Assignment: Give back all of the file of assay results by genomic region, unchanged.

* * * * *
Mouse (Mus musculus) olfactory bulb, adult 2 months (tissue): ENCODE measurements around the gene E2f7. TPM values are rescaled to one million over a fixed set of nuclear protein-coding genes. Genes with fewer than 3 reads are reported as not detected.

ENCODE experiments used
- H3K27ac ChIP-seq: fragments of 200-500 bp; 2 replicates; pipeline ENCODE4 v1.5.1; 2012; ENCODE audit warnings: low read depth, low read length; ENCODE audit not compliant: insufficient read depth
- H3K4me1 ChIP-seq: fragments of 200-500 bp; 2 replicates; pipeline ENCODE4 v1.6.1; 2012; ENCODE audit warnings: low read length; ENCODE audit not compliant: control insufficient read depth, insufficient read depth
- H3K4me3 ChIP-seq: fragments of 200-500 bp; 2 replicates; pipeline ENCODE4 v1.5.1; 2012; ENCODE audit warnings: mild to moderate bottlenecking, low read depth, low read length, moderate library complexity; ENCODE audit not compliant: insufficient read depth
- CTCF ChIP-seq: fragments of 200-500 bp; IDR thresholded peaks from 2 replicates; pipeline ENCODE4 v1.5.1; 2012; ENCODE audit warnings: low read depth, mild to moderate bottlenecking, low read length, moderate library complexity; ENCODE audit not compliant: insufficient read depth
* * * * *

Mouse (Mus musculus) olfactory bulb, adult 2 months (tissue): ENCODE measurements around the gene E2f7. TPM values are rescaled to one million over a fixed set of nuclear protein-coding genes. Genes with fewer than 3 reads are reported as not detected.

ENCODE experiments used
- H3K27ac ChIP-seq: fragments of 200-500 bp; 2 replicates; pipeline ENCODE4 v1.5.1; 2012; ENCODE audit warnings: low read depth, low read length; ENCODE audit not compliant: insufficient read depth
- H3K4me1 ChIP-seq: fragments of 200-500 bp; 2 replicates; pipeline ENCODE4 v1.6.1; 2012; ENCODE audit warnings: low read length; ENCODE audit not compliant: control insufficient read depth, insufficient read depth
- H3K4me3 ChIP-seq: fragments of 200-500 bp; 2 replicates; pipeline ENCODE4 v1.5.1; 2012; ENCODE audit warnings: mild to moderate bottlenecking, low read depth, low read length, moderate library complexity; ENCODE audit not compliant: insufficient read depth
- CTCF ChIP-seq: fragments of 200-500 bp; IDR thresholded peaks from 2 replicates; pipeline ENCODE4 v1.5.1; 2012; ENCODE audit warnings: low read depth, mild to moderate bottlenecking, low read length, moderate library complexity; ENCODE audit not compliant: insufficient read depth